Wednesday, July 24, 2024

Police have released Nicola Sturgeon without charge


  • Written by Debbie Jackson and Stuart Nicholson
  • BBC Scotland

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Nicola Sturgeon was taken into police custody on Sunday morning

Nicola Sturgeon was released without charge pending further investigation after he was arrested by police.

The former first minister of Scotland was arrested in connection with an ongoing investigation into the SNP’s financing and finances at 10:09 a.m. on Sunday.

After being questioned by investigators, she was released from custody at 17:24.

She has since issued a statement saying, “I know beyond a reasonable doubt that I am innocent of any wrongdoing.”

Police said a report would be sent to the Crown Office and the Attorney-General’s Finance Department.

The force has been investigating over the past two years what happened to £660,000 in donations made to the SNP by independence campaigners for use in a future independence referendum campaign.

Officers were able to question Ms Sturgeon for a maximum of 12 hours before deciding whether to charge her with a crime or release her while they investigated further.

A released suspect pending further investigation can be re-arrested at a later time.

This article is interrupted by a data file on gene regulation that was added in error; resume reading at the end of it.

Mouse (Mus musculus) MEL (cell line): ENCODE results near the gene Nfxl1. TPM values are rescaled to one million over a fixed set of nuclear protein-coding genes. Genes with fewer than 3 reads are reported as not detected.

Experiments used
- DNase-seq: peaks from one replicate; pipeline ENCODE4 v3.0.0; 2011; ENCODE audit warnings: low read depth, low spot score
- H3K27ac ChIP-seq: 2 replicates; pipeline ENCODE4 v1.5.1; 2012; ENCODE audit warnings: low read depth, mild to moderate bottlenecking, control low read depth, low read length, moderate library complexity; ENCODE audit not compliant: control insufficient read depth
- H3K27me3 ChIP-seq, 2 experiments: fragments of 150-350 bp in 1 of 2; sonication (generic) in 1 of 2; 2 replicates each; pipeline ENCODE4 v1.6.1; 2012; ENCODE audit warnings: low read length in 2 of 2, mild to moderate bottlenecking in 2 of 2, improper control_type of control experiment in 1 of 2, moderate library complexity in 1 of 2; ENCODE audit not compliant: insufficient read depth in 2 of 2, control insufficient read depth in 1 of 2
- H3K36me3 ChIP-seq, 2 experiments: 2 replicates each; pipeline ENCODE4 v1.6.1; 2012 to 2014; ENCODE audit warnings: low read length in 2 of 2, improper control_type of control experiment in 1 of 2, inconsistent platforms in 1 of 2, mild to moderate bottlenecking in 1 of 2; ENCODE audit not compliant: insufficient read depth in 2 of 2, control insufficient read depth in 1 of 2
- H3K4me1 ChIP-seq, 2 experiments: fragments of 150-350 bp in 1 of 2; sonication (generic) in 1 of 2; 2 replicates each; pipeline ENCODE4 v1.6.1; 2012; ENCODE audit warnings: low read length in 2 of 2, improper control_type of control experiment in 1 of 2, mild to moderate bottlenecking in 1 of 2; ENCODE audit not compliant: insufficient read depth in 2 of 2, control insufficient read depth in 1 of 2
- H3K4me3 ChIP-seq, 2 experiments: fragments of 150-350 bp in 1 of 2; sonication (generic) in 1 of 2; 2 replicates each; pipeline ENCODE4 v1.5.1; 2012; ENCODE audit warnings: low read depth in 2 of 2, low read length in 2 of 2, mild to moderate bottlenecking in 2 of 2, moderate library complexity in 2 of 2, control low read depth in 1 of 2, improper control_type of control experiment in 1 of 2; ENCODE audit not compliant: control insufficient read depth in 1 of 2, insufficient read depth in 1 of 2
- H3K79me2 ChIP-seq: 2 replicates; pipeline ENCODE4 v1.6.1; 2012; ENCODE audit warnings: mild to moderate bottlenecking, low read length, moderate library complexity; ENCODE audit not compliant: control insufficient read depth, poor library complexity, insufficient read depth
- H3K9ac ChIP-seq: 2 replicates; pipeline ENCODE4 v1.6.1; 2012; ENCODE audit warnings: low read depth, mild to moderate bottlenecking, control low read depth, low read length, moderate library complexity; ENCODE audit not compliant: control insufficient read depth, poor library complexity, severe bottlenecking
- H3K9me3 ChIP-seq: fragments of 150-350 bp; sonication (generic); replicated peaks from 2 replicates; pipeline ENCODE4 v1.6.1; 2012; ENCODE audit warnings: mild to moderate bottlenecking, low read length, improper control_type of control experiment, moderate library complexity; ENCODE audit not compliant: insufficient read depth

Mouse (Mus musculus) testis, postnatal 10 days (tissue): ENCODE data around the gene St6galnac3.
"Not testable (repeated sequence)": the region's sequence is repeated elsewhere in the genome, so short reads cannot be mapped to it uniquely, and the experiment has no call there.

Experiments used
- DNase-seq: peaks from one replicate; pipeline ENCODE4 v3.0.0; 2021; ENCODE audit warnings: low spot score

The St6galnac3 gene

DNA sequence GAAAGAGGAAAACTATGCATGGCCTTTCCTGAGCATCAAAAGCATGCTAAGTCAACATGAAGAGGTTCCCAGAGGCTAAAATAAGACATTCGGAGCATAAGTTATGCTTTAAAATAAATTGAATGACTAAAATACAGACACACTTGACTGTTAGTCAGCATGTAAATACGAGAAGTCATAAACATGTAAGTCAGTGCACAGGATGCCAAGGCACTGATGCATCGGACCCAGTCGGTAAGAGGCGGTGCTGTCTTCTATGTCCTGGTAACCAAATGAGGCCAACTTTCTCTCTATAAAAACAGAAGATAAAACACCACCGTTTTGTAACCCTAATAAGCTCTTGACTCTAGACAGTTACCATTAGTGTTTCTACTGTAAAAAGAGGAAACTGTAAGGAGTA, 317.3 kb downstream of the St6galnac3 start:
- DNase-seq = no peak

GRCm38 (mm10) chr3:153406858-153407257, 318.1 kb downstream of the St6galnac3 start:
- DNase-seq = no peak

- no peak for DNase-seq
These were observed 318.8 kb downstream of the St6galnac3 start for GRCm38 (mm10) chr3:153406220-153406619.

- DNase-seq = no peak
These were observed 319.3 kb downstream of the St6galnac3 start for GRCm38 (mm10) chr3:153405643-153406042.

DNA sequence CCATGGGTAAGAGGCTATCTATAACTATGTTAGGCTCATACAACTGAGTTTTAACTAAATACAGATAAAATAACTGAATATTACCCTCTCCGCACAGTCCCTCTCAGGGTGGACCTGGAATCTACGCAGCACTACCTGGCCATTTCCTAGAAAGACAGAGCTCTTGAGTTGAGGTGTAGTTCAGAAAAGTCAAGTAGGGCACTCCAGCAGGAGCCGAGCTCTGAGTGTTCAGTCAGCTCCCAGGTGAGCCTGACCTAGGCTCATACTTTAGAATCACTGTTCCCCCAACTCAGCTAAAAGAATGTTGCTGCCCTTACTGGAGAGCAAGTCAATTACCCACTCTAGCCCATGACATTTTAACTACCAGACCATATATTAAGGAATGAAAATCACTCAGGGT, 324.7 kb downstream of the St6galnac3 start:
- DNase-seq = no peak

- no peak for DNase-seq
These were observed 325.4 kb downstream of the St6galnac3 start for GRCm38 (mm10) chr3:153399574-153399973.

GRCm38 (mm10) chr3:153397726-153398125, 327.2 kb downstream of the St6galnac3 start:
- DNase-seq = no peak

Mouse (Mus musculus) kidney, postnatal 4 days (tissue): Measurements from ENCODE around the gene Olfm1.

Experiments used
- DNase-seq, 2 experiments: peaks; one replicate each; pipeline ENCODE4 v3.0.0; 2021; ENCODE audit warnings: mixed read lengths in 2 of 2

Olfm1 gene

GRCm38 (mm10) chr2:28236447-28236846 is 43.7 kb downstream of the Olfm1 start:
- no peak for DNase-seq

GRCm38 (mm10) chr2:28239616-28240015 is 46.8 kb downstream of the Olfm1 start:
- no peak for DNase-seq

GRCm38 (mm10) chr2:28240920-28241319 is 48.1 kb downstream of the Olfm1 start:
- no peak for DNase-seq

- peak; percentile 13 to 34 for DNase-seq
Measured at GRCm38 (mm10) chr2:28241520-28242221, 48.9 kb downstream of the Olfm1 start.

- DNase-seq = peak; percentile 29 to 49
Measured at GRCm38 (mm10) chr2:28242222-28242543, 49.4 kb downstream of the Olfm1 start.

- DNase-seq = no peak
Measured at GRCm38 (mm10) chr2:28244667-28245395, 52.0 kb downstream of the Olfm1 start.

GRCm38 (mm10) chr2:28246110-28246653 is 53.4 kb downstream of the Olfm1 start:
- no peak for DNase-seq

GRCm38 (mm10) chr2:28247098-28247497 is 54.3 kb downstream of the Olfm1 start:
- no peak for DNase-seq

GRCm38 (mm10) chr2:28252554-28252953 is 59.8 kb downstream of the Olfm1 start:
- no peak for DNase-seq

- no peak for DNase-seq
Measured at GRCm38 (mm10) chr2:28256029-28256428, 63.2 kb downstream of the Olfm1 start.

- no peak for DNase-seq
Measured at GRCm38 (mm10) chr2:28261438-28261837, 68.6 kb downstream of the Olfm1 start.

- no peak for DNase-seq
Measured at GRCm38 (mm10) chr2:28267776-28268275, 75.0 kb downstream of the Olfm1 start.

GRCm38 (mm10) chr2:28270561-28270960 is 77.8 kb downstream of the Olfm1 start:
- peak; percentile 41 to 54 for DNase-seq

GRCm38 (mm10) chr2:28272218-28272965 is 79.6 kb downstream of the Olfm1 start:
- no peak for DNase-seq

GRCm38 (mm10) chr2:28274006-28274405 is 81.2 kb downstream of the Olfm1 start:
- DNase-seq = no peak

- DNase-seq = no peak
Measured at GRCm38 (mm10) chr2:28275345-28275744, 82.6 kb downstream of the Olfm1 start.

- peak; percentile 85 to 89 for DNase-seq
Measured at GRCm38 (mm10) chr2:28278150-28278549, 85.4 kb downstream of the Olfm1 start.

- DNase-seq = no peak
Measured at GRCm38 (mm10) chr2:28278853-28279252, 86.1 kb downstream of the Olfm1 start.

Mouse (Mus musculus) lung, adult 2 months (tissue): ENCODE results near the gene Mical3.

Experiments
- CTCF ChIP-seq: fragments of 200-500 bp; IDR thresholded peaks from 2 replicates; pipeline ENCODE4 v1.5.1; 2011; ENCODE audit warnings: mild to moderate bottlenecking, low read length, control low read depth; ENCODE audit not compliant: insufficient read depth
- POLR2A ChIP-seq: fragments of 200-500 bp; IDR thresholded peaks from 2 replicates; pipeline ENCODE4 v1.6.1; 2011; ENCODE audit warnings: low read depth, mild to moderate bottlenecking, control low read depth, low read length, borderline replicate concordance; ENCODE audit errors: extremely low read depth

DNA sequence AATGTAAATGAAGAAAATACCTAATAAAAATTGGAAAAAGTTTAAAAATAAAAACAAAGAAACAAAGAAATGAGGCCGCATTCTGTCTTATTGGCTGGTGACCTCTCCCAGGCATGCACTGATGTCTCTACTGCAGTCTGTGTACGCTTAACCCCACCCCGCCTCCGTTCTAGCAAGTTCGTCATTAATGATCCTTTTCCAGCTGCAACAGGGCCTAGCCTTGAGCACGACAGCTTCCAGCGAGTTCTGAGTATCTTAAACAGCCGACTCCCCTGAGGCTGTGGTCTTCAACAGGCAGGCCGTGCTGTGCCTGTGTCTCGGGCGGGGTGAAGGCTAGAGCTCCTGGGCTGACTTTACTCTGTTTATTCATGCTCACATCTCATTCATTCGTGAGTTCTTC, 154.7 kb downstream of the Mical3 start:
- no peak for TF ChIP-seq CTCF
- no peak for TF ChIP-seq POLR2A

She said: “To find myself in the situation I did today knowing that I did nothing wrong is shocking and very painful.

“I know this ongoing investigation is difficult for people, and I am grateful that so many continue to have faith in me and appreciate that I will do nothing to harm the SNP or the country.”

explain video,

Explaining Nicola Sturgeon’s Arrest in 80 Seconds

She continued, “Innocence is not just a presumption of law. I know beyond a reasonable doubt that I am in fact innocent of any wrongdoing.”

She thanked people for their messages of support as well as her family for “much needed strength at this time”.

He concluded his statement, “While I will take a day or two to address this latest development, I intend to return to Parliament soon where I will continue to represent my Glasgow Southside constituents to the best of my ability.”

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Police patrol the home of Nicola Sturgeon and Peter Morell on Sunday – it is not known where the police are questioning

Ms Sturgeon was succeeded as first minister and leader of the SNP in March by Hamza Yusuf, who is now facing calls from opposition politicians and at least one of his MPs – Angus MacNeil – to suspend her from the party.

Mr. MacNeil chirp: “This series has gone far enough, Nicola Sturgeon has suspended others from the SNP for a lot less!”

Scottish Conservative Party chairman Craig Hoy also called on Mr Youssef to “show some leadership and suspend his predecessor in the SNP”, in a statement published. on Twitter.

Ms Sturgeon had attended a pre-arranged police interview and was arrested and questioned after her arrival.